Water damage has superseded fire when it comes to risks on construction sites. This won’t come as a surprise to many construction professionals: water can cause immense damage and do so slowly over a long time or in one flash flood. Water problems can occur in multiple places at once, and damage can be widespread. Even though insurance can mitigate some of those risks, water damage can create considerable and unexpected costs on a project.
“The problem with water for construction sites is how it can appear in different ways,” explains Chetan Mistry, Strategy and Marketing Manager for Xylem Africa. “It can come from groundwater or from rain, or a burst pipe on the site. It can cause a big flood or small leaks start causing unseen damage. Depending on the damage, it can take additional time and resources to dry and repair such areas and remove raw materials – usually with the help of suitable professionals.”
Water damage occurs in two general areas: water intrusion and water escape. Intrusion is external water entering the site, such as rising groundwater or rain. Water escape comes from pipes or other equipment that transport water around the site.
Four areas of focus
There are multiple ways water can access a site, summarised into four areas. Addressing these places with the appropriate use of inspection, equipment and technology can help prevent damage, identify the source of a problem, and prevent further damage.
● Groundwater: This is water from the surrounding area. It could be located underground or result from nearby catchments. These concerns are most prevalent in the early stages of a project and can be mitigated with thorough inspections of the site – particularly foundation locations. You certainly don’t want to breach a water table underneath. Other than inspections, a sound stormwater drainage system can redirect and remove excess groundwater. It’s also prudent to use equipment such as Flygt dewatering pumps or mobile Godwin dri-prime pumps to dewater sites even if no-one is on-site.
● Rain: Rain is the element projects have the least control over: if a storm is coming, there is nothing you can do to stop it. But a site can be prepared to manage any water damage that might occur. If possible, temporary roofs should be built over areas such as elevator shafts or stairwells. If these cannot be roofed, surround then with dykes to prevent water from flooding down them. Ditto for areas where the building envelope isn’t complete, such as crane mounting points. It’s good practice to partition sites to water can collect in certain areas, then use mobile dri-pumps such as from Godwin to drain these temporary dams. Leak detectors, such as from the Pure Technologies brand, can help discover weak spots in new pipes.
● Piping and fixtures: Even though rain and groundwater can cause a lot of damage, pipes and fixtures are the riskiest. They can produce many small leaks or unseen leaks, and they typically cause problems when the construction project is at an advanced stage with many elements and raw materials that can be damaged. Fixtures and pipe connections should be regularly inspected, especially if crimping is used instead of soldering to affix pipes. Brands such as Pure Technologies and Visenti offer several hardware and software products to test if pipes and joins are sufficient. Other detection systems, including Sensus flow meters, can alert you on whether there is too little or too much water in a particular family of pipes. These help alert to problems early, helping mitigate the damage.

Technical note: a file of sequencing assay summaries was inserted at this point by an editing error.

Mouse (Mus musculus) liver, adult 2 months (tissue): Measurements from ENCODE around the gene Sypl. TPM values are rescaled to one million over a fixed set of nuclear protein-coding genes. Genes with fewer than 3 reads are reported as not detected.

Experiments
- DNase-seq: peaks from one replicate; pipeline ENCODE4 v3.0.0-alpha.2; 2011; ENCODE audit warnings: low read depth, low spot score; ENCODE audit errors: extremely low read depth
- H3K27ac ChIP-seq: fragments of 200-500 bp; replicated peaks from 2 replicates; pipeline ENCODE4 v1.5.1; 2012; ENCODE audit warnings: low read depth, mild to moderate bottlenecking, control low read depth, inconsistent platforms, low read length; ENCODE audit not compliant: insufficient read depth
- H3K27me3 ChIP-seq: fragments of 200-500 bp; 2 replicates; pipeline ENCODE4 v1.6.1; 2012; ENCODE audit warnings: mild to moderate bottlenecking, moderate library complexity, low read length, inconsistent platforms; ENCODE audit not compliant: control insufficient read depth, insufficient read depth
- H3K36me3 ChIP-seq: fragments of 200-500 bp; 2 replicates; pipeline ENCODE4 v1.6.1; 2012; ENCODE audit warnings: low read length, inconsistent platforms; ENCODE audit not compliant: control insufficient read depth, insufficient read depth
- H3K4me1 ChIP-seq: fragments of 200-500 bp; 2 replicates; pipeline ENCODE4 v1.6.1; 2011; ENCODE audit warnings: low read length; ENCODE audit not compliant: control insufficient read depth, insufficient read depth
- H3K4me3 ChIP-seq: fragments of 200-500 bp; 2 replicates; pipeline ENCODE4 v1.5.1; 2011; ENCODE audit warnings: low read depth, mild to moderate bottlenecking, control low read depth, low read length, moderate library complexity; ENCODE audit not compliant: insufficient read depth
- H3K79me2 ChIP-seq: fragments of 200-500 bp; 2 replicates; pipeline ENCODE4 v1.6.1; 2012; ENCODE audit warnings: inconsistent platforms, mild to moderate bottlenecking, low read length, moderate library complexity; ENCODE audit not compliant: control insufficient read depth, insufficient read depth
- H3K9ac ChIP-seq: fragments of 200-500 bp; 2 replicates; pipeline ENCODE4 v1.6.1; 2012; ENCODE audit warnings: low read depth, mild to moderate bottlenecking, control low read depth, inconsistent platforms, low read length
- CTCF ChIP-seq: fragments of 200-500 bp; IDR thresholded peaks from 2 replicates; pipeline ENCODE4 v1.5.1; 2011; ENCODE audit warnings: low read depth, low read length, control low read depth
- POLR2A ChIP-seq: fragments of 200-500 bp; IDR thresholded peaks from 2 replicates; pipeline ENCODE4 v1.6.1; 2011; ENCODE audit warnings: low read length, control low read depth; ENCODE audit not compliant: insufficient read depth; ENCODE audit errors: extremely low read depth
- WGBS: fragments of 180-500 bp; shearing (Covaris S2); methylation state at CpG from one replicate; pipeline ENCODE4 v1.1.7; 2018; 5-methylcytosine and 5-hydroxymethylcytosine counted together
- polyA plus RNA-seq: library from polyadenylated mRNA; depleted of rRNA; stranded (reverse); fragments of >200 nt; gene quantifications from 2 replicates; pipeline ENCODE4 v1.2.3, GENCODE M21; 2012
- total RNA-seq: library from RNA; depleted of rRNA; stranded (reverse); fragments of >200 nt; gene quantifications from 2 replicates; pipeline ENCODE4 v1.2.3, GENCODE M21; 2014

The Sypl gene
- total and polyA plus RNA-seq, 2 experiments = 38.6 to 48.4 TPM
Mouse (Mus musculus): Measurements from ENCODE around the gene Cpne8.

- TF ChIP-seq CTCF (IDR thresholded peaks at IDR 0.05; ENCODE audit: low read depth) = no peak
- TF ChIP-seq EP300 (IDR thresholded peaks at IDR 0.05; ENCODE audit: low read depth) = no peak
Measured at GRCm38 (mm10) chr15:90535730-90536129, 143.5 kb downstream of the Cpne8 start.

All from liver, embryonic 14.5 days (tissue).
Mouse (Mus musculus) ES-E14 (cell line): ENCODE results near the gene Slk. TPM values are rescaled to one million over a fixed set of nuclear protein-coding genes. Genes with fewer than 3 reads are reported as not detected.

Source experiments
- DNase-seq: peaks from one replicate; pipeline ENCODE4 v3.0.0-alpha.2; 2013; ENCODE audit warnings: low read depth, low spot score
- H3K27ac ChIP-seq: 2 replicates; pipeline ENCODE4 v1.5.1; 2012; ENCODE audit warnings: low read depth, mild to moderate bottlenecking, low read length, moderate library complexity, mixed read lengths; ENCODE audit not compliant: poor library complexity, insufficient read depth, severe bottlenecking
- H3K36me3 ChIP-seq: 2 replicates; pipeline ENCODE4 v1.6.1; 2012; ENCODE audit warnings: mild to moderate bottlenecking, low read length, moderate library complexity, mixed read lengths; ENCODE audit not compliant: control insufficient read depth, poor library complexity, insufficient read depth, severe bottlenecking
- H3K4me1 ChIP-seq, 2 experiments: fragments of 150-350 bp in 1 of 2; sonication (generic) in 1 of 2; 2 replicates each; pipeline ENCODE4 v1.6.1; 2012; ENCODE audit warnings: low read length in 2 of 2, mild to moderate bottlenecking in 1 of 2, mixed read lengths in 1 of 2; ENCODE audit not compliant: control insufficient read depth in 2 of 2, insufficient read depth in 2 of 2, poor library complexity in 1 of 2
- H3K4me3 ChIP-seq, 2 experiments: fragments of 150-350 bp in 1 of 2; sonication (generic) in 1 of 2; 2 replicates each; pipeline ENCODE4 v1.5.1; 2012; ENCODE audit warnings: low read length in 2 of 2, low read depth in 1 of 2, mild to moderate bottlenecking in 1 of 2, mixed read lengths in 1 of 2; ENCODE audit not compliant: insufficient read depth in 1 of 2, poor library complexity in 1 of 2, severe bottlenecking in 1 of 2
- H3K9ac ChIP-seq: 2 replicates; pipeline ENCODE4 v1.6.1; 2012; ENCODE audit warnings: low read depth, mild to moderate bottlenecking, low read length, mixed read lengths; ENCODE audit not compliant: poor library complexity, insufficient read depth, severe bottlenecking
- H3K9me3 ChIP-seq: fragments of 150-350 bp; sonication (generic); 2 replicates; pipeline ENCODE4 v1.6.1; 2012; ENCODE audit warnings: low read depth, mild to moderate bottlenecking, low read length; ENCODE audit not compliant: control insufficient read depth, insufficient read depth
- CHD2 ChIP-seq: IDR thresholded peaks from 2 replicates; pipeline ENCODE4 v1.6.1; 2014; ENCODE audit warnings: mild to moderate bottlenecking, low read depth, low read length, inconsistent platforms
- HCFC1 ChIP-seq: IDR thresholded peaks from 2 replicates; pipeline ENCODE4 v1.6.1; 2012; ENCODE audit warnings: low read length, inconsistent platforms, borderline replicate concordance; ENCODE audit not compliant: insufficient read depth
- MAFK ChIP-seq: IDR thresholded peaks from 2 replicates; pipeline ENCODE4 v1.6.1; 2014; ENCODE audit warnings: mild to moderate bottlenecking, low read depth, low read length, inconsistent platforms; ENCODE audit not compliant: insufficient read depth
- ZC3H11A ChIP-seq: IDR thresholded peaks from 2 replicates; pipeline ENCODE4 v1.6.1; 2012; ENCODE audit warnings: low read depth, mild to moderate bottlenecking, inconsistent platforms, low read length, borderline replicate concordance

● Drains: Drains are often overlooked because they don’t seem to pose a significant risk. After all, aren’t they meant to accommodate water and reduce problems? Yes, providing they are not clogged. But often on construction sites, detritus can fall down open drains, causing blockages just when you have water problems that need urgent draining. This area, though, has a very low-tech and inexpensive answer: place grills over drain openings.
These steps should be complemented with regular inspections and a water-aware culture on the site, adds Chetan Mistry:
“By combining technology and awareness, you can avoid most water problems and greatly reduce the damage in case something does go wrong. It’s important to train personnel to identify signs of potential water problems, such as moisture damage or low pressure on pipes. You should have regular inspections of the site, checking pipe connections, as well as the condition of equipment such as pump generators and warning sensors.”
Water damage can be very harmful to a project’s budgets. The damage can be widespread, difficult to contain, and ongoing. Even a minor leak can result in long-term damage that will sully reputations and leave customers very unhappy. In contrast, buying or renting water management equipment represent a fraction of those costs. Investing in sustainable water management today can save you enormously in excess payments and brand damage.